Donnenberg and colleagues will examine breast cancer tumors and surrounding tissue for cells expressing both markers associated with normal stem cells and breast cancer cells. They expect to find that early tumor stem cells will express drug-resistant pumps that can survive treatment while the majority of cancer cells, forming the mass of a tumor, will be destroyed by conventional chemotherapy. Follow-up studies on breast cancer patients who have undergone chemotherapy will help determine whether these tumor stem cell-like cells are still present following treatment.

“We believe that current breast cancer therapies, while effective against the bulk of a tumor, may be focused on targeting the wrong cells and, as a result, are unable to effectively protect against cancer spread and recurrence,” Donnenberg said. “Findings resulting from this project may indicate the need for a critical adjunct to conventional therapy – one that directly targets tumor stem cells and the activity of their drug-resistant pumps.”

The project is supported by the BCRP’s Era of Hope Scholar Award and is one of five in the country awarded in fiscal year 2004. The award was established by the BCRP in 1992 to promote innovative research directed toward eradicating breast cancer.

Co-polymer acts like super sunscreen for antioxidants

University researchers have developed a way that could prolong the effectiveness of antioxidants that are commonly used in products to protect against the harmful effects caused by sun and air exposure. According to the Jan. 10 print edition of Biomacromolecules, a journal of the American Chemical Society, Pitt researchers described a chemically formulated co-polymer that in laboratory studies was able to withstand significantly longer periods of intense ultraviolet light than other formulations.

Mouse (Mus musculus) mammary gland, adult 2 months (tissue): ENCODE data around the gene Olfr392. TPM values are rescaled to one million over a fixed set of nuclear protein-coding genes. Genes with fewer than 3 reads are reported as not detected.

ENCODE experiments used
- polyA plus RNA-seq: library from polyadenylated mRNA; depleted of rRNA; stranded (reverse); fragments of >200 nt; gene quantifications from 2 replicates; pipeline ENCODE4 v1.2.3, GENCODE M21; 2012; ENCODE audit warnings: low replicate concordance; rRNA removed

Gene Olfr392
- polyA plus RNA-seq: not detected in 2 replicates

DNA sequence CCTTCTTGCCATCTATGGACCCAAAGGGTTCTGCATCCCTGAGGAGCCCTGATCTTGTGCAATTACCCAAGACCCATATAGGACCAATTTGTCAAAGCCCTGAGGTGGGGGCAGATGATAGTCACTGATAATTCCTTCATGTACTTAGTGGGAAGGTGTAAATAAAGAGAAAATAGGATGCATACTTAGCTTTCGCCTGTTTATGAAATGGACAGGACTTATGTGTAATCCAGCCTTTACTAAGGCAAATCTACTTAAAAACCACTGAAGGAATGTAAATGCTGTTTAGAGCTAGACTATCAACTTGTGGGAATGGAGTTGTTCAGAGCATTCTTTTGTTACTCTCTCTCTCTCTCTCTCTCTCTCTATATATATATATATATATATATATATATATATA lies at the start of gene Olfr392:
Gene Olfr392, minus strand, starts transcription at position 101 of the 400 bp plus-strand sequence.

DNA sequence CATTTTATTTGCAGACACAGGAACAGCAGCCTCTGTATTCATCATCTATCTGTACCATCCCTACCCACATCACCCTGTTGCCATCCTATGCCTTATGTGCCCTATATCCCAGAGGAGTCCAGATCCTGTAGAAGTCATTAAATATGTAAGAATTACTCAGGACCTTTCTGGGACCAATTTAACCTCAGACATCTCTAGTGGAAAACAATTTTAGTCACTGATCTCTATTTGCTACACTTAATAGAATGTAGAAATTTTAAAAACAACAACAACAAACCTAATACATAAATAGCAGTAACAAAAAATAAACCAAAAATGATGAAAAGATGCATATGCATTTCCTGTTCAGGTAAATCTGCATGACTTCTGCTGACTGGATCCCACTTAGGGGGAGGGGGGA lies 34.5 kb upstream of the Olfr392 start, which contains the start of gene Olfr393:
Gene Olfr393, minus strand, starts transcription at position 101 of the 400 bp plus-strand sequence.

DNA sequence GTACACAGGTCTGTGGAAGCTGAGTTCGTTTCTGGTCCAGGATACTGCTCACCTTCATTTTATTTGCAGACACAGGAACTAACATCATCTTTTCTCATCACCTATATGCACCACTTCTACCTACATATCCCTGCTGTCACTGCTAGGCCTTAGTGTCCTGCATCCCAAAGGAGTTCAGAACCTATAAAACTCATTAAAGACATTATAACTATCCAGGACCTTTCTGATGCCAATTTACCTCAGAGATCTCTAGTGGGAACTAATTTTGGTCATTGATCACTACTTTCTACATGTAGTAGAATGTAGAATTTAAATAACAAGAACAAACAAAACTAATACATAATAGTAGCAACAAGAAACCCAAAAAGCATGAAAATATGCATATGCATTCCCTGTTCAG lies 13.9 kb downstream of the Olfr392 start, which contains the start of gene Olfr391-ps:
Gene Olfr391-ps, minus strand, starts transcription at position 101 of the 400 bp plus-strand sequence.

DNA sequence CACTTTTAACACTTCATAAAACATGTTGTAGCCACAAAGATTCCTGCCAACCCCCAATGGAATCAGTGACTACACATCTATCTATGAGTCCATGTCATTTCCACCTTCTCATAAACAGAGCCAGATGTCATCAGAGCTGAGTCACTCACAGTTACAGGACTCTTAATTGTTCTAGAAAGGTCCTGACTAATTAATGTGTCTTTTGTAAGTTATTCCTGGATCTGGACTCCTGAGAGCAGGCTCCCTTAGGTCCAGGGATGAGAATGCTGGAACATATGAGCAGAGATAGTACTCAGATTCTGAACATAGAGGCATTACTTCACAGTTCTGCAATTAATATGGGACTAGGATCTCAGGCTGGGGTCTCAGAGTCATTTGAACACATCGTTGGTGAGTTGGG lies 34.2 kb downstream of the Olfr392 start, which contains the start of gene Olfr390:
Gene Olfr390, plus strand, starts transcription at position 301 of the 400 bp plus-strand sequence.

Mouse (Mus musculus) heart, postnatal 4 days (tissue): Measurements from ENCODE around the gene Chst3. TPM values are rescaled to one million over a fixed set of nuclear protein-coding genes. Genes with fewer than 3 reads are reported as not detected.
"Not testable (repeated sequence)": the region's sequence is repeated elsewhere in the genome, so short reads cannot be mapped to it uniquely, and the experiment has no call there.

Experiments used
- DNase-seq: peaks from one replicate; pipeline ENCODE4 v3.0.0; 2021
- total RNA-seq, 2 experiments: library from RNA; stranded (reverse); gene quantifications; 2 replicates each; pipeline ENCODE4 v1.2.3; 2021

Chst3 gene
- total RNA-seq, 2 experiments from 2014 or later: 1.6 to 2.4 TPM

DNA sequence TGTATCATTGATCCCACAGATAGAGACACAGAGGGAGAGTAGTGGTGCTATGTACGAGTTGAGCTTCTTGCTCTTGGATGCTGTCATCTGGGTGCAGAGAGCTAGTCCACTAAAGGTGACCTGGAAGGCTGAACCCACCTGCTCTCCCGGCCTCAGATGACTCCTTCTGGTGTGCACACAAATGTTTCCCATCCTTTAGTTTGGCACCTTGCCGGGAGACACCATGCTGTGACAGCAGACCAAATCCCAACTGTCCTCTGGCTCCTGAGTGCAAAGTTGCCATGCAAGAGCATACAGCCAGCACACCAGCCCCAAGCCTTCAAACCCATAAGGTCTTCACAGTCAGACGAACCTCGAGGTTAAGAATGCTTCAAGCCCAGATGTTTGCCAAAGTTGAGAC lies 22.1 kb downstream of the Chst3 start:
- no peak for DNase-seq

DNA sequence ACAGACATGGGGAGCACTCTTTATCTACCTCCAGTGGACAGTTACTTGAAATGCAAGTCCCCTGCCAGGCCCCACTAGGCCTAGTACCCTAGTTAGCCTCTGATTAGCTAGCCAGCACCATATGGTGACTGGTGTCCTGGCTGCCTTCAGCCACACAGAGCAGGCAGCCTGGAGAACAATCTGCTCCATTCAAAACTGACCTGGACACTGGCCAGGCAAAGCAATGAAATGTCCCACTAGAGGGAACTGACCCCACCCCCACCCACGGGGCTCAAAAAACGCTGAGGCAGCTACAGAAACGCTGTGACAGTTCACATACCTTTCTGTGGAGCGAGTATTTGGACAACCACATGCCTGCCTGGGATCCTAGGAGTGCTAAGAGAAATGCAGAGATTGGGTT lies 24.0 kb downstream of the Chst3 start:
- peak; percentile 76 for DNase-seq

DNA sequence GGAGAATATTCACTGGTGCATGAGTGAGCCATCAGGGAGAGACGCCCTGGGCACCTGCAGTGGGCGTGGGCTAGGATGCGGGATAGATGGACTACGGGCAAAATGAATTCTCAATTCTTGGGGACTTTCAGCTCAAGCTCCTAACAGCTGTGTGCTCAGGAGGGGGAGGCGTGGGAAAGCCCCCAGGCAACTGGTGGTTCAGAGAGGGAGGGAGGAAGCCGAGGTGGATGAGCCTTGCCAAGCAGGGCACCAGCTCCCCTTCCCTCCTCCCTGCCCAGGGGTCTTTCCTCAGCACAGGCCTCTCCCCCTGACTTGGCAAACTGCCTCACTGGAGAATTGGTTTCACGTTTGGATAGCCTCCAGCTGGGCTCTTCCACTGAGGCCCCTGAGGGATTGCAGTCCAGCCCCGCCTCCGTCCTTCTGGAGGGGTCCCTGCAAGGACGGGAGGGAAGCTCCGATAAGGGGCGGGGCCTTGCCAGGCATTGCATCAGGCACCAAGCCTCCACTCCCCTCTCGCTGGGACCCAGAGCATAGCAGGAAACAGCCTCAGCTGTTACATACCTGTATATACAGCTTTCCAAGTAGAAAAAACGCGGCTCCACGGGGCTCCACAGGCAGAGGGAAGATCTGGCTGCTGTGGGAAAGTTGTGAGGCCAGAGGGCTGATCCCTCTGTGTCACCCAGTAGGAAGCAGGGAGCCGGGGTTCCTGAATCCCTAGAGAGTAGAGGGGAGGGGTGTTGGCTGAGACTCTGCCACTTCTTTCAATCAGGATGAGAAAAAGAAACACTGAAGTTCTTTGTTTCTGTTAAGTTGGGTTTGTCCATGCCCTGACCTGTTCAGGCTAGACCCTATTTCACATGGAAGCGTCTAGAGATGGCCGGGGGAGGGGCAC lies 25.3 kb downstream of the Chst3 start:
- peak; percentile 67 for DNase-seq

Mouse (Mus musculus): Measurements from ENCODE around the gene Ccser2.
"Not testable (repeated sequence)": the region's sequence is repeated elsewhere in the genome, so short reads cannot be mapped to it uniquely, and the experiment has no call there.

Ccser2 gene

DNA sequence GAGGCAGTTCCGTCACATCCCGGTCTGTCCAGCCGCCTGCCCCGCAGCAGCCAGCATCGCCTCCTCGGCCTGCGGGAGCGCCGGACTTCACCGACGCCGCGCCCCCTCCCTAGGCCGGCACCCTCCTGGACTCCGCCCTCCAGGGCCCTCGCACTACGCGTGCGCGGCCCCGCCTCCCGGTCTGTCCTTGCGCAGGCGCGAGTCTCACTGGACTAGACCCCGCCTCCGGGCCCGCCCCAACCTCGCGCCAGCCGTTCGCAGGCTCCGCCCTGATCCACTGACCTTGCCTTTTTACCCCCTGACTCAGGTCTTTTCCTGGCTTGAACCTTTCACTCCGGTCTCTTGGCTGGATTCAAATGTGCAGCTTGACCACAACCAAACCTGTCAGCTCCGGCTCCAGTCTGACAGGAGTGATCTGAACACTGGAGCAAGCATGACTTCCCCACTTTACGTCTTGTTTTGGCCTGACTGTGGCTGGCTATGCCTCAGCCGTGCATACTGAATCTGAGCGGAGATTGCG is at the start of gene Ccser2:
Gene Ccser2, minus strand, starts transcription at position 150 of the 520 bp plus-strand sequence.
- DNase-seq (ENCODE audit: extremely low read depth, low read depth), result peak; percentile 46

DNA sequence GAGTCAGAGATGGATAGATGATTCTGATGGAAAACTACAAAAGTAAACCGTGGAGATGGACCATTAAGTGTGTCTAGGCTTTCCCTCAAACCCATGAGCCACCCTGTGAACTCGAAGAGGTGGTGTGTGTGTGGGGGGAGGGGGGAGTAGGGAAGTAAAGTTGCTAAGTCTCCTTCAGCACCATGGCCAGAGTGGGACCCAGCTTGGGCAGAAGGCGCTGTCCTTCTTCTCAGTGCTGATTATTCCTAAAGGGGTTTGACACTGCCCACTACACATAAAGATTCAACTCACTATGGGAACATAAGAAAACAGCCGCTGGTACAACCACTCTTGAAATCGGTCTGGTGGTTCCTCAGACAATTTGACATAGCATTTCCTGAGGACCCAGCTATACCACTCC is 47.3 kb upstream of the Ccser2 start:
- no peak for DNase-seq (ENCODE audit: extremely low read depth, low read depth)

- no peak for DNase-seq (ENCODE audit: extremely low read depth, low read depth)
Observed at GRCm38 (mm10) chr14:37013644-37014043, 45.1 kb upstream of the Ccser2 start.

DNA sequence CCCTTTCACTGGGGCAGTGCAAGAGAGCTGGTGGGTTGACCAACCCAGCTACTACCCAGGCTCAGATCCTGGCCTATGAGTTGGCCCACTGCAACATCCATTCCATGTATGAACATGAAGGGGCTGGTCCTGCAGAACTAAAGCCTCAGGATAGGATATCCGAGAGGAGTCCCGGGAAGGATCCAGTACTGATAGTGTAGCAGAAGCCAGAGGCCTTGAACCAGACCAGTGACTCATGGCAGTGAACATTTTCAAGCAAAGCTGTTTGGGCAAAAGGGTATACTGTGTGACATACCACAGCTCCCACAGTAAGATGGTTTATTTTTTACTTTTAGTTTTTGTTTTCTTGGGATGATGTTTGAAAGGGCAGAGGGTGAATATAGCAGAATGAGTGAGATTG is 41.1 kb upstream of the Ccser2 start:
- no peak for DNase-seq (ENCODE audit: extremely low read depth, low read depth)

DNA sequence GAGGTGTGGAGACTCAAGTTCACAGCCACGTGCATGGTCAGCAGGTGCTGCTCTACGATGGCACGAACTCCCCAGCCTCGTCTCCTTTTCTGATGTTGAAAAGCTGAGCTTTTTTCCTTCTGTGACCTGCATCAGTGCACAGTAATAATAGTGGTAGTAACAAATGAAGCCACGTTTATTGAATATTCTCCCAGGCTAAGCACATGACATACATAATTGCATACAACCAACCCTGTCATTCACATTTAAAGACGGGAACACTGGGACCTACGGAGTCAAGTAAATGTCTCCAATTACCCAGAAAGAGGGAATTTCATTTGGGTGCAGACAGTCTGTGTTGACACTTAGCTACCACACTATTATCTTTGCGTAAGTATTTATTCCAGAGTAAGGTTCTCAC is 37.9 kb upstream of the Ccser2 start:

Antioxidants are added to many types of products, from sunscreens and cosmetics to exterior paints and industrial and consumer plastics, in order to stave off oxidation – a process whereby UV radiation or oxygen in air or water produces a chemical reaction to the surface of an object. Oxidation causes skin to burn or wrinkle, iron to rust and plastics to turn yellow or crack. Yet even the addition of antioxidants cannot provide complete protection. Eventually, the antioxidants themselves become vulnerable to oxidation caused by UV light, hence the need to reapply sunscreen, repaint homes and replace sun-damaged materials.

“We wanted to identify a way to stabilize antioxidants against the deleterious effects of photo-oxidation caused by the sun. This has been a major obstacle that has limited the effectiveness of antioxidants to protect materials against oxidation,” said Bhalchandra S. Lele, research associate at the University’s McGowan Institute for Regenerative Medicine and the department of bioengineering in Pitt’s School of Engineering.

Lele and principal author Alan J. Russell, professor of surgery at the University’s School of Medicine and director of the McGowan Institute, developed a co-polymer that acts as a super sunscreen of sorts, whereby one chemical sacrificially takes the hit of UV rays to allow its partner, the antioxidant, to work longer. Specifically, the co-polymer consists of benzotriazole, a chemical that absorbs UV light, and an antioxidant called Trolox, a water-soluble derivative of vitamin E that has been shown to protect against the harmful effects of UV radiation.

“We have not simply combined these two compounds to create this unique co-polymer. In fact, when mixed, the end product is no more effective than each of the individual compounds. Rather, for these two chemical structures to be synergistically effective we found that the key components must reside in the same molecule,” Russell explained.

As a single chain molecule – with the two components side by side – benzotriazole preferentially receives the UV, thereby protecting the Trolox from exposure, in much the same way that a tall building takes the bright sun while casting a cool shadow on a house next door.

Russell began working on the creation of a co-polymer that was both protective of and protected against photo-oxidation as part of his lab’s primary focus to develop materials that can be used as coatings on buildings or vehicles that simultaneously detect and decontaminate chemical and biological agents. With funding from the U.S. Department of Defense Multidisciplinary University Research Initiative program administered by the Army Research Office, Russell has been seeking ways to couple the power of biological detection with light-activated decontamination. The only way to use both simultaneously was to invent a way to protect the biological component that is capable of detection and decontamination (nature’s catalyst) from the sun and other oxidants.